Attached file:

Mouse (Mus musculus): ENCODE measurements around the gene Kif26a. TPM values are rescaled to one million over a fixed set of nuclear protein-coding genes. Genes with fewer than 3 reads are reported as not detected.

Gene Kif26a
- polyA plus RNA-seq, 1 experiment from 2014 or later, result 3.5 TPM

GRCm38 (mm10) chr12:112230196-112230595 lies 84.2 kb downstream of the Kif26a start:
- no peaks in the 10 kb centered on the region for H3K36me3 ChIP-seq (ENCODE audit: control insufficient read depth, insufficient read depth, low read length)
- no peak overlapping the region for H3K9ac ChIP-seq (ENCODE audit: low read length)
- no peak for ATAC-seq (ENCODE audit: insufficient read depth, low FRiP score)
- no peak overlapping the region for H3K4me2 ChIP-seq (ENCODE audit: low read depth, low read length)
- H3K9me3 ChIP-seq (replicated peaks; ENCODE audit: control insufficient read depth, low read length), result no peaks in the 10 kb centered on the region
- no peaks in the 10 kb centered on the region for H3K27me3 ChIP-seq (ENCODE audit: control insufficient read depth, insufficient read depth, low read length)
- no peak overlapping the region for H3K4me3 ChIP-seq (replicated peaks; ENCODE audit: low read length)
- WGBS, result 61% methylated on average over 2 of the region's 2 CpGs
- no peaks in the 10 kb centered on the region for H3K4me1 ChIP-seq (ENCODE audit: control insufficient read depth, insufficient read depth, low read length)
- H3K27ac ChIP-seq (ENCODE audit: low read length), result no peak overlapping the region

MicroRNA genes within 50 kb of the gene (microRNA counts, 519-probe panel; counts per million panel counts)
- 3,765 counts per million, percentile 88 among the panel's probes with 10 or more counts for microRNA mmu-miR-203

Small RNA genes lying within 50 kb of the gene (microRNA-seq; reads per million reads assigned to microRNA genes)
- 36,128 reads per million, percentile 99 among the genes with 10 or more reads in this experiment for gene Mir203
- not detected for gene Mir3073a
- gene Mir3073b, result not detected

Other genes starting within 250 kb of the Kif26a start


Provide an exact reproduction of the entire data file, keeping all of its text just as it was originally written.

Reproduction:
Mouse (Mus musculus): ENCODE measurements around the gene Kif26a. TPM values are rescaled to one million over a fixed set of nuclear protein-coding genes. Genes with fewer than 3 reads are reported as not detected.

Gene Kif26a
- polyA plus RNA-seq, 1 experiment from 2014 or later, result 3.5 TPM

GRCm38 (mm10) chr12:112230196-112230595 lies 84.2 kb downstream of the Kif26a start:
- no peaks in the 10 kb centered on the region for H3K36me3 ChIP-seq (ENCODE audit: control insufficient read depth, insufficient read depth, low read length)
- no peak overlapping the region for H3K9ac ChIP-seq (ENCODE audit: low read length)
- no peak for ATAC-seq (ENCODE audit: insufficient read depth, low FRiP score)
- no peak overlapping the region for H3K4me2 ChIP-seq (ENCODE audit: low read depth, low read length)
- H3K9me3 ChIP-seq (replicated peaks; ENCODE audit: control insufficient read depth, low read length), result no peaks in the 10 kb centered on the region
- no peaks in the 10 kb centered on the region for H3K27me3 ChIP-seq (ENCODE audit: control insufficient read depth, insufficient read depth, low read length)
- no peak overlapping the region for H3K4me3 ChIP-seq (replicated peaks; ENCODE audit: low read length)
- WGBS, result 61% methylated on average over 2 of the region's 2 CpGs
- no peaks in the 10 kb centered on the region for H3K4me1 ChIP-seq (ENCODE audit: control insufficient read depth, insufficient read depth, low read length)
- H3K27ac ChIP-seq (ENCODE audit: low read length), result no peak overlapping the region

MicroRNA genes within 50 kb of the gene (microRNA counts, 519-probe panel; counts per million panel counts)
- 3,765 counts per million, percentile 88 among the panel's probes with 10 or more counts for microRNA mmu-miR-203

Small RNA genes lying within 50 kb of the gene (microRNA-seq; reads per million reads assigned to microRNA genes)
- 36,128 reads per million, percentile 99 among the genes with 10 or more reads in this experiment for gene Mir203
- not detected for gene Mir3073a
- gene Mir3073b, result not detected

Other genes starting within 250 kb of the Kif26a start